lego-covered-wagon-topThe top part of the LEGO covered wagon was built out of white LEGOs in the shape of an upside-down “U,” with a row of 2-prong LEGOs along the top. Brown LEGOs attach the white canvas top to the bottom of the covered wagon.

Now your LEGO covered wagon is complete, and you can begin having Wild West adventures with your fun Wild West LEGO scene!

Modern History Unit Study

Monday, September 21st, 2015

modern-history-unit-studyThis post contains affiliate links. I was compensated for my work in writing this post.

Before I began teaching this Modern History Unit Study, I was shocked by how few activities I found that brought to life this time period. With the help of All American History, Volume II and my own flair for unit studies, my kids had a wonderful time doing hands-on modern history!

We enjoyed all the printables that we were able to use in our modern history notebook, as well as many of the hands-on suggestions mentioned in the teacher’s manual. The culture of each of the decades came through clearly in the textbook. Even though I don’t normally use textbooks, I was able to break down each event in modern history into unit studies.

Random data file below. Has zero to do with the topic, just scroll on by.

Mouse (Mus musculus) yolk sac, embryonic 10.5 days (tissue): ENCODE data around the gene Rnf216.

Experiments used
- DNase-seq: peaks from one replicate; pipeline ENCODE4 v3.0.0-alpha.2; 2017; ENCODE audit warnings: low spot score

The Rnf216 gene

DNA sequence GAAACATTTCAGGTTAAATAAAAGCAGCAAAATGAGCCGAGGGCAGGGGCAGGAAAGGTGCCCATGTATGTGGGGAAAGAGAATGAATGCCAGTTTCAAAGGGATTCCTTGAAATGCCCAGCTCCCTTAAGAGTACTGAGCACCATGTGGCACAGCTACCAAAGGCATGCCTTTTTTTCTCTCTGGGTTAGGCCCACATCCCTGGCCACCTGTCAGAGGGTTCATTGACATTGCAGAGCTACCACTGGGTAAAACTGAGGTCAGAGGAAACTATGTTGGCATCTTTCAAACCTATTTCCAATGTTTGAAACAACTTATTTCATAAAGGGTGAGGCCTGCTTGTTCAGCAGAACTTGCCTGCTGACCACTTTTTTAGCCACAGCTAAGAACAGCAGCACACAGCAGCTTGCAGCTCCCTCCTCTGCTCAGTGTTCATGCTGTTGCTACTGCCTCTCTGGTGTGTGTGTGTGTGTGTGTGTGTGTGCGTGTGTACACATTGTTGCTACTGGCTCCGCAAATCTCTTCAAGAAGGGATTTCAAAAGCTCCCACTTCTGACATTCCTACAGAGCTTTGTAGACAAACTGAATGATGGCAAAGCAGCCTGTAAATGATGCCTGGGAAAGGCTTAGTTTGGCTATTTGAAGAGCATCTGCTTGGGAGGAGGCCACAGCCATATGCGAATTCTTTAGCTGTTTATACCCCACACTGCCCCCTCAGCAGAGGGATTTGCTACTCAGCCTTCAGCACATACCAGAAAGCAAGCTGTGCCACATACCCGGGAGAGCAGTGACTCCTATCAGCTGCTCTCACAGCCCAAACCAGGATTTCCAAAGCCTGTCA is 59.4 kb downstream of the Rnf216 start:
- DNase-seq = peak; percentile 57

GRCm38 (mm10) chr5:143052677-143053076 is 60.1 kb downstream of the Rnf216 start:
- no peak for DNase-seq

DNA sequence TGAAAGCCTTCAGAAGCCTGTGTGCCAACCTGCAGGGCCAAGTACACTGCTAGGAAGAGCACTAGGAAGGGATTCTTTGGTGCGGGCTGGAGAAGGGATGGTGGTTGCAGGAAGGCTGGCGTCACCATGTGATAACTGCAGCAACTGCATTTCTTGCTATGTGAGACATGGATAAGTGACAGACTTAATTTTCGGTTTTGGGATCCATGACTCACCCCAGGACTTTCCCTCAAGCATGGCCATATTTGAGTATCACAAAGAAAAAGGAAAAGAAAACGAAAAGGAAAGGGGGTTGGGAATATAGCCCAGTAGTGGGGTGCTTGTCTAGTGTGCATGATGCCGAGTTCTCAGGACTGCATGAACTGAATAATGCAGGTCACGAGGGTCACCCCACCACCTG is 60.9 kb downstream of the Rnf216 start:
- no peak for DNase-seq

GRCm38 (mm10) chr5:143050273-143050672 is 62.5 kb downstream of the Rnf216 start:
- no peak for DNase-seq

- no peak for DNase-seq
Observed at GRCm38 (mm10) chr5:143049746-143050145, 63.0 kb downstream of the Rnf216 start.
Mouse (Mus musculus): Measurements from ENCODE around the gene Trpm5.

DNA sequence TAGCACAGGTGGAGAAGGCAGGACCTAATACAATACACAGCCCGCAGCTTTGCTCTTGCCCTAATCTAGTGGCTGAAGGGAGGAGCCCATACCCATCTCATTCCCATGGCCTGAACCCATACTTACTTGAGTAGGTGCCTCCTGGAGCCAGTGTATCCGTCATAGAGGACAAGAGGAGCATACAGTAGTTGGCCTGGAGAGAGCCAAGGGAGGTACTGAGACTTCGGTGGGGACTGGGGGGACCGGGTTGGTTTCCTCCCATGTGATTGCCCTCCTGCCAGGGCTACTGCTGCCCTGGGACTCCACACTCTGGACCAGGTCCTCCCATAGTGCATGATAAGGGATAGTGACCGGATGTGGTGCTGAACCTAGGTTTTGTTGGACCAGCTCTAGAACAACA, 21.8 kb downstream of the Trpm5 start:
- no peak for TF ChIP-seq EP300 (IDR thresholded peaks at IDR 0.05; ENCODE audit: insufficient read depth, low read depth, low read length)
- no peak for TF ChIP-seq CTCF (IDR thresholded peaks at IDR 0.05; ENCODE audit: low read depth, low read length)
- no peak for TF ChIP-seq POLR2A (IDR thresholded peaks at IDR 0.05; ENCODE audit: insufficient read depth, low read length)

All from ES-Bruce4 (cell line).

Hands-on Activities for Modern History

Here are some fun hands-on activities, field trips, creative writing assignments, crafts, and themed parties that helped us to bring to life this modern time period (from the 1900’s to the modern day):

I hope you enjoyed our modern history unit study as much as we did! Use any of these ideas to help your kids to bring this time period to life. Make modern history unforgettable!

The Hiding Place Summary

Wednesday, September 16th, 2015


My son wrote an interesting summary of The Hiding Place by Corrie Ten Boom.

The Hiding Place Summary

by Bryan Evans, age 14

Once upon a time there was a Beje (don’t even ask me what that means). In it lived a family called the Ten Booms. I don’t know what’s weirder, the name of the place they lived in or their last name. There was Corrie, and Betsy, and Father (yes, that’s his first name). They sold watches (evidently you can sell watches at this thing called a Beje). Everything was just great… except that German weirdo who punched old people. But then the Germans took over Poland and ruined everything! They confiscated the radios and telephones and gave people ration cards and smashed random places and took all the stuff and arrested Jews and *gasping for air*–where was I?